Pfc Bradley Manning faces 22 new charges leveled by the Defense Department today, including a capital offense of “aiding the enemy” which carries the death penalty.
Following an intensive seven-month investigation, the Army on Wednesday filed 22 additional charges against Pfc. Bradley Manning, accused of illegally downloading tens of thousands of classified U.S. military and State Department documents that were then publicly released by WikiLeaks, military officials tell NBC News.
The most serious of the new charges is “aiding the enemy,” a capital offense which carries a potential death sentence.
The sentencing recommendation is life in prison, but that could be increased to death by the judge. And, as previously, no “direct link” has been made between Wikileaks/Assange and Bradley Manning:
While conviction on the charge of “aiding the enemy” could result in the death penalty, military prosecutors recommended that he be sentenced to life in prison if convicted on that charge alone. But the presiding military judge would have the authority to dismiss the prosecution’s recommendation and impose the death penalty.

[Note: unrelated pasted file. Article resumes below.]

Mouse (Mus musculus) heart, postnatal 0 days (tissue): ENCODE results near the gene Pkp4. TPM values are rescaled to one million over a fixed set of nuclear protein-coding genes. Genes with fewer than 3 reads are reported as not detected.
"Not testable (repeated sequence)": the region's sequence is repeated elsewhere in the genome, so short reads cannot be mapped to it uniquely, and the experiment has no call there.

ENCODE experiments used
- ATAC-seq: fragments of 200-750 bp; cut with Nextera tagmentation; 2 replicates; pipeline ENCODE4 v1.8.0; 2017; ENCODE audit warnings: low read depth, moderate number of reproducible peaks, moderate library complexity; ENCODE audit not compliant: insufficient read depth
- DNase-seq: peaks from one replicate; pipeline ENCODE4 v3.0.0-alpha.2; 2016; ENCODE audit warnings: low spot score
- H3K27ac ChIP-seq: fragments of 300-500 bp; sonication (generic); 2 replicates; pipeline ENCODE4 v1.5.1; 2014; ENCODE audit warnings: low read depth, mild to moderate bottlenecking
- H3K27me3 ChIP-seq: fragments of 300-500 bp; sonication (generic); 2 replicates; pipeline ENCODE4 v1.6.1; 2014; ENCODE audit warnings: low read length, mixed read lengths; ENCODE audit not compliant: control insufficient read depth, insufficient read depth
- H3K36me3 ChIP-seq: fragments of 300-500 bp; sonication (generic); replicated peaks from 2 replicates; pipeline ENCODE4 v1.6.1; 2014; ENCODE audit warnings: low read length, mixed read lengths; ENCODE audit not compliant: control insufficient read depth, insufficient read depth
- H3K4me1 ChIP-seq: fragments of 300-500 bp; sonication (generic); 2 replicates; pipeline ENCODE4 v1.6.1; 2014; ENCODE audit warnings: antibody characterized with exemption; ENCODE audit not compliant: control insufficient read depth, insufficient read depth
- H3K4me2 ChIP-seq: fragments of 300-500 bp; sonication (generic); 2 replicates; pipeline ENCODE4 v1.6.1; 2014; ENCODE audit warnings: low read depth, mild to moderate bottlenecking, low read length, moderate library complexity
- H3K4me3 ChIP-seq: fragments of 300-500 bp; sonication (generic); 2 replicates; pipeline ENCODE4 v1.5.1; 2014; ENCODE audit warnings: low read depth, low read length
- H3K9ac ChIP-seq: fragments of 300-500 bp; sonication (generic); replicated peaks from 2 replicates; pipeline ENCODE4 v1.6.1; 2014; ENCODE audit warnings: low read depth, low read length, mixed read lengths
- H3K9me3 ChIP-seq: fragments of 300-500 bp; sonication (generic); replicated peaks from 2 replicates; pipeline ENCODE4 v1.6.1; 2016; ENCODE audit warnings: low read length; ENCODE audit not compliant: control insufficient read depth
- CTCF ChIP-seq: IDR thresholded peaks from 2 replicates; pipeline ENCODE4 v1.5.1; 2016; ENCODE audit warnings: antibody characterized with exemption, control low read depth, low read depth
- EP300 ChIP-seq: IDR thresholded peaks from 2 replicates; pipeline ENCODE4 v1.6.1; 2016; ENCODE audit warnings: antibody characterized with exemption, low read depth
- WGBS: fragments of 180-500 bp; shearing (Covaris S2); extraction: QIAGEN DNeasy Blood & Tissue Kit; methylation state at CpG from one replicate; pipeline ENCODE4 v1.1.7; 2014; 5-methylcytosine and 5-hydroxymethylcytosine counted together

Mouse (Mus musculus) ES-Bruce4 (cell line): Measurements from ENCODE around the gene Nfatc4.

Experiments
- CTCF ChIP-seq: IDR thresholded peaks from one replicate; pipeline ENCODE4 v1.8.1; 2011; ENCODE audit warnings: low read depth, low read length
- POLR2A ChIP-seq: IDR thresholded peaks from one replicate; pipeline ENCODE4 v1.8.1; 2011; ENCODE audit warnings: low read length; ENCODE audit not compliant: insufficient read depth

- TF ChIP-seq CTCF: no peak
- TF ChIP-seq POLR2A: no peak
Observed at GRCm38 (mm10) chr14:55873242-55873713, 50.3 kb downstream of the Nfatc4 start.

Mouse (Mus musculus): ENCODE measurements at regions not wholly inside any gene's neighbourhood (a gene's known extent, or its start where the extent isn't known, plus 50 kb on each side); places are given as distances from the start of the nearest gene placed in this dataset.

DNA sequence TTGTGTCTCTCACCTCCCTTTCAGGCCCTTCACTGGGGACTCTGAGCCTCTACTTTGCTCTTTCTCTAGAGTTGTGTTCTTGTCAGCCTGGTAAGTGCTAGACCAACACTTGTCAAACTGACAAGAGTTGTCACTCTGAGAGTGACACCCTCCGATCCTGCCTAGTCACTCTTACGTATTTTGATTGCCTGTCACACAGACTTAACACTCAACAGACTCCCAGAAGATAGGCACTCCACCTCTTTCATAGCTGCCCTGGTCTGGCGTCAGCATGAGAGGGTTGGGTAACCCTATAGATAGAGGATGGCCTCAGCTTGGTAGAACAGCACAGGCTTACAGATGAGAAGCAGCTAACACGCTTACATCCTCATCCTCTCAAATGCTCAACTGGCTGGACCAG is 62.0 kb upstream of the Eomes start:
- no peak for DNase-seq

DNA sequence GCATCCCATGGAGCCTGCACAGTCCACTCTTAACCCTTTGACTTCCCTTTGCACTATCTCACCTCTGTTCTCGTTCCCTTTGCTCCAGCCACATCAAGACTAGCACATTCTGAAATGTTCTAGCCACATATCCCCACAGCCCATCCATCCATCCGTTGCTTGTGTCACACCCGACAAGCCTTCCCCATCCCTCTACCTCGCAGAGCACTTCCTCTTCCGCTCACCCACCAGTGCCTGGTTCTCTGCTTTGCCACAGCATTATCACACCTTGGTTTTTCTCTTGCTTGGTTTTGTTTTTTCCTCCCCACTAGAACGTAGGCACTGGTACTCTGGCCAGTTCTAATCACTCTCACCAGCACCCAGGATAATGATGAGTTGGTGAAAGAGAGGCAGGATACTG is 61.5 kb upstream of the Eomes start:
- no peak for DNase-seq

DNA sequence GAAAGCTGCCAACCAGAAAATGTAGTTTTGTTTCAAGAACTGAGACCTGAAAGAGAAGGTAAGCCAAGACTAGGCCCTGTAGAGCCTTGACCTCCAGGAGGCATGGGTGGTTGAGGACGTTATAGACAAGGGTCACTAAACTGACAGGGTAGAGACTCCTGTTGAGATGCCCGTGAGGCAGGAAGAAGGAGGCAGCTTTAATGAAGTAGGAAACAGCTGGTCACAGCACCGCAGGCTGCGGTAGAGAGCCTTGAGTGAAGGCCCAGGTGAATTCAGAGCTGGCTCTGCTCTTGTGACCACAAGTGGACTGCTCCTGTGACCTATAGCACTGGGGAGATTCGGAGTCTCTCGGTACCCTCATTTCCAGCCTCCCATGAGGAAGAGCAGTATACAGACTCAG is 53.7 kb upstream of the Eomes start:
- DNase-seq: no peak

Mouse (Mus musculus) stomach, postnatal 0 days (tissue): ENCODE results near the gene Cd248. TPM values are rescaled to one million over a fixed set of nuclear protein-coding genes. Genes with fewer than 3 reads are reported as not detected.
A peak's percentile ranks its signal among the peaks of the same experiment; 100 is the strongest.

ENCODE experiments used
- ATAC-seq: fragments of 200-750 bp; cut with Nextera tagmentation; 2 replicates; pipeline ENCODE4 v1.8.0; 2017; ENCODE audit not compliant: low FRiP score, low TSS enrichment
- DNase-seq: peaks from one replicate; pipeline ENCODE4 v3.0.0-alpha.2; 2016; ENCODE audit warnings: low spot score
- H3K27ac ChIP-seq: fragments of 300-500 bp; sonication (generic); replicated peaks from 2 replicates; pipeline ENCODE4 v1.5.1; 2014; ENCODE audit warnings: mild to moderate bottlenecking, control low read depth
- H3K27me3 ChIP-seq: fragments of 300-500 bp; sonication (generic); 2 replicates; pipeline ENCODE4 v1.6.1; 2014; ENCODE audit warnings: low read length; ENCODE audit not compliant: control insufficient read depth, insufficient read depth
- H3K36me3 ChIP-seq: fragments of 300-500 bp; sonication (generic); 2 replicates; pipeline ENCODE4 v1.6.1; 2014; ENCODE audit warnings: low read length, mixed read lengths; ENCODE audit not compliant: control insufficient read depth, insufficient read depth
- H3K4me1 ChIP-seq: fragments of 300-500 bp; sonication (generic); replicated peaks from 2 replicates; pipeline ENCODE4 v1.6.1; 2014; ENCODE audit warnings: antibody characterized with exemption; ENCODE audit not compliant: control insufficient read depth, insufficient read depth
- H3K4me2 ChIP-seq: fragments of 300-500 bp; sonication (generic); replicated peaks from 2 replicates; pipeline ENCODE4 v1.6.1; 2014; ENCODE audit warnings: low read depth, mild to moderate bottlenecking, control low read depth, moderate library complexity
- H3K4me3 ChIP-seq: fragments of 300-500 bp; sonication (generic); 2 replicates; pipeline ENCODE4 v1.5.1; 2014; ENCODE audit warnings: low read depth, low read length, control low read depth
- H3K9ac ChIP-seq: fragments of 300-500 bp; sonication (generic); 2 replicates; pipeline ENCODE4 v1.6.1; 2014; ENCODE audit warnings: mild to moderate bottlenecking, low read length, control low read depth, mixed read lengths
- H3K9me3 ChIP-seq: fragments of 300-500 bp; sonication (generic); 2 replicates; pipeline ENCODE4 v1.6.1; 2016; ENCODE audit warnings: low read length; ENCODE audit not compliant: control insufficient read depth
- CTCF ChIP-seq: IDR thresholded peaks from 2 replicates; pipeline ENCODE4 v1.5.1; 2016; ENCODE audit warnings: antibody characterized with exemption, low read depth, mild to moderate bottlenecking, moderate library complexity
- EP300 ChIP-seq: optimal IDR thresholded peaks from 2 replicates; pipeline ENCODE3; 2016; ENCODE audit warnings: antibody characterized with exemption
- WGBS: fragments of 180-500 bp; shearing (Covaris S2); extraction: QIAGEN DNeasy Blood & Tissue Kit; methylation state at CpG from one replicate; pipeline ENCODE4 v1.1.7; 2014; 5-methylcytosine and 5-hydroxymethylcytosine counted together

Like the earlier charges, the charges made no specific mention of WikiLeaks.
Pentagon and military officials also report that investigators have made no direct link between Manning and WikiLeaks founder Julian Assange.
Bradley Manning’s harsh detention continues to this day:
Coombs, Manning’s lawyer, has complained
that his confinement conditions — in
maximum custody under a “prevention of i
njury” watch — are unduly harsh and
undermine his right to a fair trial. Manning has
been confined in a 6-by-12-foot cell with a
bed, a drinking fountain and a toilet for about
23 hours a day, Coombs has said.
Anti-war groups, a psychologist group as well
as filmmaker Michael Moore and Pentagon
Papers whistleblower Daniel Ellsberg have
called for Bradley to be released from
detention. Amnesty International and other
human rights organizations have condemned
the Obama administration’s imprisonment